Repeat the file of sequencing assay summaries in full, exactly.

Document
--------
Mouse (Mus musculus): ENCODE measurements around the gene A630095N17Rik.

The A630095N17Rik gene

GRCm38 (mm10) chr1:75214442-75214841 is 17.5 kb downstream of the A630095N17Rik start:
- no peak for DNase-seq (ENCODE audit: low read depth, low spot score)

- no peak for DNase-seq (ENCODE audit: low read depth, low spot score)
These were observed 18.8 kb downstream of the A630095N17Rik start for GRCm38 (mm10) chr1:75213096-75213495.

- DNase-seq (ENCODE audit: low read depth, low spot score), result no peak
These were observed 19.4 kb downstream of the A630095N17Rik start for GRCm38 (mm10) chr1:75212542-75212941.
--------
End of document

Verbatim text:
Mouse (Mus musculus): ENCODE measurements around the gene A630095N17Rik.

The A630095N17Rik gene

GRCm38 (mm10) chr1:75214442-75214841 is 17.5 kb downstream of the A630095N17Rik start:
- no peak for DNase-seq (ENCODE audit: low read depth, low spot score)

- no peak for DNase-seq (ENCODE audit: low read depth, low spot score)
These were observed 18.8 kb downstream of the A630095N17Rik start for GRCm38 (mm10) chr1:75213096-75213495.

- DNase-seq (ENCODE audit: low read depth, low spot score), result no peak
These were observed 19.4 kb downstream of the A630095N17Rik start for GRCm38 (mm10) chr1:75212542-75212941.